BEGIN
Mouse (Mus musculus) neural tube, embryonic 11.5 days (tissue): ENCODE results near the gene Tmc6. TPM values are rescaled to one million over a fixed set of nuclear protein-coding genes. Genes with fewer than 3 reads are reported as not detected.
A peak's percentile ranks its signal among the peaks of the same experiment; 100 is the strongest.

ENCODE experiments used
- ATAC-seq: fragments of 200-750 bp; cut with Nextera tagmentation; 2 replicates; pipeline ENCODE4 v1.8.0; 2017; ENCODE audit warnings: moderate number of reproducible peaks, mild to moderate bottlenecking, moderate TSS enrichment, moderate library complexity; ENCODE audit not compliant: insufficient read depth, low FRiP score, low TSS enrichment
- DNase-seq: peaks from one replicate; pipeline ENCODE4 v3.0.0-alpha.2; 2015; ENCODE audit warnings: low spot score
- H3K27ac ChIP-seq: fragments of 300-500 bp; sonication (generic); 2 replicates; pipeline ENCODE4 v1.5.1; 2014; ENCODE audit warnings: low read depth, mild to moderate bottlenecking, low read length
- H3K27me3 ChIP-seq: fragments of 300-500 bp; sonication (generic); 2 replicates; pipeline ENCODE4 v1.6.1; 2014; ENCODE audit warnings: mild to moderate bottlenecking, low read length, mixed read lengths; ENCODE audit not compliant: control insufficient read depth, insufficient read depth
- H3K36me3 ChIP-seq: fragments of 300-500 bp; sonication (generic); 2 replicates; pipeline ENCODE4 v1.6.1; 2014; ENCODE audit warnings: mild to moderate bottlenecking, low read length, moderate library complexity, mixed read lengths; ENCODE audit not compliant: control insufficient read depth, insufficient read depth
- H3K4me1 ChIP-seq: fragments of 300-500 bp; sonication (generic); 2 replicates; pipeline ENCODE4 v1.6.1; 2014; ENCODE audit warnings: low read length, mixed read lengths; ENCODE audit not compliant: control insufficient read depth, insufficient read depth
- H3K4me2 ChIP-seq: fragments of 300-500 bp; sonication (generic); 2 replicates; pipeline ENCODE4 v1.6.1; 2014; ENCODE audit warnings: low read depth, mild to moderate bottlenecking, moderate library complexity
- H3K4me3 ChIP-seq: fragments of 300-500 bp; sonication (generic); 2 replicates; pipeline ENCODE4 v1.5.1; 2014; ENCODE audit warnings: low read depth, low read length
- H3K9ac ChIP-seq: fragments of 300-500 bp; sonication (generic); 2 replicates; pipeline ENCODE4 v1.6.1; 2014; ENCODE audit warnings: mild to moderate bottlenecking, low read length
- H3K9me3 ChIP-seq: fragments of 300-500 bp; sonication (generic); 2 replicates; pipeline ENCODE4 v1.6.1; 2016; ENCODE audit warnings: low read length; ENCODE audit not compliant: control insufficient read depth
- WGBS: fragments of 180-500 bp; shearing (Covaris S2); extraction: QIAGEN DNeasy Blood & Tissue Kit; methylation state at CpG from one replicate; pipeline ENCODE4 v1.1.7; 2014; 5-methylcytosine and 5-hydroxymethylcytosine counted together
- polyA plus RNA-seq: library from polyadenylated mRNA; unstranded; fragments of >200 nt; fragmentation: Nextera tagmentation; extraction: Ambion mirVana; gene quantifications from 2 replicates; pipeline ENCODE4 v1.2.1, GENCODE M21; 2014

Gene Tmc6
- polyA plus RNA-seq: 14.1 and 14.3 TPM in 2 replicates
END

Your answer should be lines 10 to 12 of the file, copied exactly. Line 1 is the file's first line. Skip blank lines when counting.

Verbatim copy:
- H3K4me2 ChIP-seq: fragments of 300-500 bp; sonication (generic); 2 replicates; pipeline ENCODE4 v1.6.1; 2014; ENCODE audit warnings: low read depth, mild to moderate bottlenecking, moderate library complexity
- H3K4me3 ChIP-seq: fragments of 300-500 bp; sonication (generic); 2 replicates; pipeline ENCODE4 v1.5.1; 2014; ENCODE audit warnings: low read depth, low read length
- H3K9ac ChIP-seq: fragments of 300-500 bp; sonication (generic); 2 replicates; pipeline ENCODE4 v1.6.1; 2014; ENCODE audit warnings: mild to moderate bottlenecking, low read length